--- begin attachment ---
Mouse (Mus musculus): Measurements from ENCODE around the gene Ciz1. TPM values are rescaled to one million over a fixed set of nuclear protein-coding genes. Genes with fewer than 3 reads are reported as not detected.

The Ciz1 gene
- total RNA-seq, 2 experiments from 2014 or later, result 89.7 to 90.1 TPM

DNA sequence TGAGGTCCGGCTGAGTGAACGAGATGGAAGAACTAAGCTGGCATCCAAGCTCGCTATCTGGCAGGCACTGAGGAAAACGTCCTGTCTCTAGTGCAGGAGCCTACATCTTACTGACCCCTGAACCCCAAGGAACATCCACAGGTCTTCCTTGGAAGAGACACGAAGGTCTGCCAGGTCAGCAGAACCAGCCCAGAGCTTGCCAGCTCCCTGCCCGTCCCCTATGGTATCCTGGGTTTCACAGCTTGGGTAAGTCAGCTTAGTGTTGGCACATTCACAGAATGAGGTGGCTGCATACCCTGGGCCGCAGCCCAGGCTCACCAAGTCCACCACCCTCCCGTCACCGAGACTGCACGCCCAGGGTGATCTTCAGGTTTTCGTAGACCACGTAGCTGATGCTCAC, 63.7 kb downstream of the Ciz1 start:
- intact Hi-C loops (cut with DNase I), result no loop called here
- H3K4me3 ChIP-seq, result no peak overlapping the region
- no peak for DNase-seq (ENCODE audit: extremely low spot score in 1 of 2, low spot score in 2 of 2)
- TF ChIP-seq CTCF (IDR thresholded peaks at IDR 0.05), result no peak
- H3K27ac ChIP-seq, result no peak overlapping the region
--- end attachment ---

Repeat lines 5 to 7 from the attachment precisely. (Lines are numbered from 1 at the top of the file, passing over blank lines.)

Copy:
- intact Hi-C loops (cut with DNase I), result no loop called here
- H3K4me3 ChIP-seq, result no peak overlapping the region
- no peak for DNase-seq (ENCODE audit: extremely low spot score in 1 of 2, low spot score in 2 of 2)